The conduct of this trial will determine what sort of state Iraq will become

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The image of Saddam Hussein in court, in shackles and under guard, will be the most potent symbol that the regime in Iraq has changed. It is a symbol that the US and Iraqi authorities are both using - and will doubtless continue to use - to full advantage. With yesterday's transfer of the former dictator into Iraqi jurisdiction, President Bush can argue that sovereignty has been truly transferred - and that, by implication, his Iraqi adventure has been a success. The Iraqi Prime Minister, for his part, can use the handover of Saddam Hussein to claim that his interim government is no US puppet, but wields real authority.

The image of Saddam Hussein in court, in shackles and under guard, will be the most potent symbol that the regime in Iraq has changed. It is a symbol that the US and Iraqi authorities are both using - and will doubtless continue to use - to full advantage. With yesterday's transfer of the former dictator into Iraqi jurisdiction, President Bush can argue that sovereignty has been truly transferred - and that, by implication, his Iraqi adventure has been a success. The Iraqi Prime Minister, for his part, can use the handover of Saddam Hussein to claim that his interim government is no US puppet, but wields real authority.

If this public relations exercise can help to convince the people of Iraq that there is hope for the future, and so reduce the carnage on the streets, then so much the better. But it should not blind us to the perilous situation that remains in Iraq. And there are risks in this ambiguity.

For when Saddam Hussein is formally charged with the long list of crimes against his people in Baghdad today, the reality will not completely match the symbolism. Saddam remains under American guard, and so long as the US has "the body", they have ultimate power over it. Many Iraqis may draw a parallel between this and the fact that although Iraq is theoretically "sovereign", thousands of US troops remain who are largely unanswerable to Iraq's government.

From now on, the questions will only multiply. There can be no certainty that the interim Iraqi government is invested with the authority to put Saddam on trial. The tribunal now responsible for Saddam's fate was established by the now-defunct Iraqi Governing Council (IGC) with the express purpose of prosecuting members of the former regime. But the IGC was not a fully representative body - it was appointed, not elected - and neither is the present interim government. In an ideal world, the tribunal would postpone any decisive action until it had a mandate from an elected government. If the current timetable for elections is observed, this would mean at the earliest in the first months of next year. Realistically, but regrettably, impatience will probably carry the day.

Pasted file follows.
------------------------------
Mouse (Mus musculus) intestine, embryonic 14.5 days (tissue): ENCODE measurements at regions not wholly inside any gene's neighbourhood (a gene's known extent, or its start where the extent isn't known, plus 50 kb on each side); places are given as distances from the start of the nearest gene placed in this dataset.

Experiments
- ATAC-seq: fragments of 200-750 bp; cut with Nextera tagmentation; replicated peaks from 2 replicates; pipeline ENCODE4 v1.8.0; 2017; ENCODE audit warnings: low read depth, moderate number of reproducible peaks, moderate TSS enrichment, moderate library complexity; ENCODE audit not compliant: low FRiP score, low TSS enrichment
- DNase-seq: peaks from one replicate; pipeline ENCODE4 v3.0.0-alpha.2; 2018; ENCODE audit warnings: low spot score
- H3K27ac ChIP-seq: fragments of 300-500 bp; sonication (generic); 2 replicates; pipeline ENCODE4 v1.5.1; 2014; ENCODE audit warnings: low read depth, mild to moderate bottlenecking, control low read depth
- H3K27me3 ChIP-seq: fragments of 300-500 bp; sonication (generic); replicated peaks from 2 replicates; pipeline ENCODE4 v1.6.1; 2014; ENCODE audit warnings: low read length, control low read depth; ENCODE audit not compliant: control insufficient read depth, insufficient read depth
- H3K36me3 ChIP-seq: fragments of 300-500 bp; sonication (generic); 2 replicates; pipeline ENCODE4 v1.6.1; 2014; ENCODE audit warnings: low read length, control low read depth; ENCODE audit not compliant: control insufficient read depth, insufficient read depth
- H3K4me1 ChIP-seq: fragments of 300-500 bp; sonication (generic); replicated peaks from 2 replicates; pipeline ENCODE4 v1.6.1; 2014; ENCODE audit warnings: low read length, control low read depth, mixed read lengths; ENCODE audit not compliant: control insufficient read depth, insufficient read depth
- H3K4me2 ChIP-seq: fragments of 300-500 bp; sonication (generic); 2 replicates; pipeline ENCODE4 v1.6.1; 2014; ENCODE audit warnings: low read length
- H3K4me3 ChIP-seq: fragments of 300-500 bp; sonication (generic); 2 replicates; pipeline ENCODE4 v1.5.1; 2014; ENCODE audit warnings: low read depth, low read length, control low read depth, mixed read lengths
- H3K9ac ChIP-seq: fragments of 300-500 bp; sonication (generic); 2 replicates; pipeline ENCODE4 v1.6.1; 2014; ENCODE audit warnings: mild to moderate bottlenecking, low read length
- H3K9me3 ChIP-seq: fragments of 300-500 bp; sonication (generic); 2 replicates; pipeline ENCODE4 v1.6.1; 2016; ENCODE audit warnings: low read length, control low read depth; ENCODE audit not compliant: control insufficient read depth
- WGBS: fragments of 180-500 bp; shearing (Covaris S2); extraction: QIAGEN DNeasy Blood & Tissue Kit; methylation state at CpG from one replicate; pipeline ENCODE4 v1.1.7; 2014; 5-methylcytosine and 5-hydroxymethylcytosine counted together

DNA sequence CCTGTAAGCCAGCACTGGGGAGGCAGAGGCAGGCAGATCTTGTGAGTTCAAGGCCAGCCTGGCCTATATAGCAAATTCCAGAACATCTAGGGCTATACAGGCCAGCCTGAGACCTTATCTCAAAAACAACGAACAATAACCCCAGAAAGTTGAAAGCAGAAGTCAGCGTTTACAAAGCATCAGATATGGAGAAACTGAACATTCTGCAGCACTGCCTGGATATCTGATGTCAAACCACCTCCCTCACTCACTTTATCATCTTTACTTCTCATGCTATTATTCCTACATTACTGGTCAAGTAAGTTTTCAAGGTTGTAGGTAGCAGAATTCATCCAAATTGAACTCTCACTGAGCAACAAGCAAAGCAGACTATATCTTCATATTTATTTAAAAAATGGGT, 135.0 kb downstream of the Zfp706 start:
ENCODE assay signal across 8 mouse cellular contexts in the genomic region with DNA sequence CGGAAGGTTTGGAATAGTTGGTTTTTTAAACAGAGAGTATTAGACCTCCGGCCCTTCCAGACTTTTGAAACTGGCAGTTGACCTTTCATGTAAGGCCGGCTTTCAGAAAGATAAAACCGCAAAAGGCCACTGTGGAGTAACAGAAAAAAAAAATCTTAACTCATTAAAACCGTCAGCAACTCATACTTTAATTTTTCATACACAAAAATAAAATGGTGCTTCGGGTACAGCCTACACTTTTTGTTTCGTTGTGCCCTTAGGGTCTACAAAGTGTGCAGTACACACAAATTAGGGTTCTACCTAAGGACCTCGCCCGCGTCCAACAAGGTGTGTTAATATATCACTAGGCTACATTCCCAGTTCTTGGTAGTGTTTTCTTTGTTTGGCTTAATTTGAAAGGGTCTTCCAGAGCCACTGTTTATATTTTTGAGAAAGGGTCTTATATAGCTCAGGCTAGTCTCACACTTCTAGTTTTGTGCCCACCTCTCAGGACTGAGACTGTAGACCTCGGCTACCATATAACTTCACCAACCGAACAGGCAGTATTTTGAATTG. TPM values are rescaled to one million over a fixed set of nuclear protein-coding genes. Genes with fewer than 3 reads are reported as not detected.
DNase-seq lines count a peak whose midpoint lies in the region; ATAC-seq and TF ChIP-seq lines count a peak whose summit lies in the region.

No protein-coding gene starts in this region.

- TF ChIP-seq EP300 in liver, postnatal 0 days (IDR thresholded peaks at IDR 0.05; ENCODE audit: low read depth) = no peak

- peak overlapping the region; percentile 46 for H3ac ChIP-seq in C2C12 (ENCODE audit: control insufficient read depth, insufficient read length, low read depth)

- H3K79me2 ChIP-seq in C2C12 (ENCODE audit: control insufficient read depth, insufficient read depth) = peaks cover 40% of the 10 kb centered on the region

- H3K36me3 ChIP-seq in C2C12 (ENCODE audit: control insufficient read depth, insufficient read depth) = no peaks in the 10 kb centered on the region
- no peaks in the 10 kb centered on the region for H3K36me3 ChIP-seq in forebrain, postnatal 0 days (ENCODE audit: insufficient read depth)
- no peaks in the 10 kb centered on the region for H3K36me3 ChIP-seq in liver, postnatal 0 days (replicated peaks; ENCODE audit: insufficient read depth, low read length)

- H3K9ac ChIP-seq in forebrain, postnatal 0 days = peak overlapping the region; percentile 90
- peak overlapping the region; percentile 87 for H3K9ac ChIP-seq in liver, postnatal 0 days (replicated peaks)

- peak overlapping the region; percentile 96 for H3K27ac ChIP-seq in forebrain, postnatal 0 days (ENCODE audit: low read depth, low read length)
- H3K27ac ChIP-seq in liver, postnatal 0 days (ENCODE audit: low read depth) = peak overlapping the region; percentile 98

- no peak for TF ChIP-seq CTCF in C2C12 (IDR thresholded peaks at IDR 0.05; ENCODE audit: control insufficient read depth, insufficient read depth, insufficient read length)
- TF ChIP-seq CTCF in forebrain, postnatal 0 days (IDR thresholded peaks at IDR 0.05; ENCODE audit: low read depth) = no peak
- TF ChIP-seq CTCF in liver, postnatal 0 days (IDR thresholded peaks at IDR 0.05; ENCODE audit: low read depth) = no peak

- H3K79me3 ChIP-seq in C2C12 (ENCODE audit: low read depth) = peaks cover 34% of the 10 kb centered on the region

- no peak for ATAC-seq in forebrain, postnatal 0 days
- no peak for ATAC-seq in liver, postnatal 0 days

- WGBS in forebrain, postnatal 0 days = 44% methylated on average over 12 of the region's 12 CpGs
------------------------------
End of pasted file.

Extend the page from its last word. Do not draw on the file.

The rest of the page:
A further question relates to the application of the death penalty. Downing Street yesterday removed doubts about its stance when it made clear that it had waived its opposition to execution in this case. The logic may be that Iraq, as a sovereign state, has the right to decide for itself the penalties that attach to particular crimes. Again, it would be preferable if this task were left for an elected government with a constitution to rely on. And again, realistically, this appears unlikely. There is also an argument that, if convicted but not executed, Saddam could become a figure around whom disgruntled opponents of the new regime could rally. There may be times when Nuremberg, rather than the European Court of Justice, is the more appropriate model.

It is understandable that Iraqis want to administer justice themselves: a trial will be a vital part of banishing the past and laying the foundations of the new state. And the US essentially allowed for this early in the occupation. However great the temptation to keep such a trophy in their custody, the Americans must not renege on that undertaking.

Whether Saddam Hussein stands trial in the coming weeks or much later, the best that can probably be hoped for is that the proceedings should have international jurists as observers and be conducted to internationally recognised standards. There may well be pressure, from the families of those who fell victim to Saddam's regime and from the many who felt the harshness of his rule themselves, to press for more summary justice. Any resort to the lynch mob, however, must be resisted.

These are critical days for Iraq. How Saddam Hussein is treated will say much about the sort of state that Iraq is likely to become. Punctilious observance of judicial proprieties would be the best augury for a stable and law-governed Iraq in the future.

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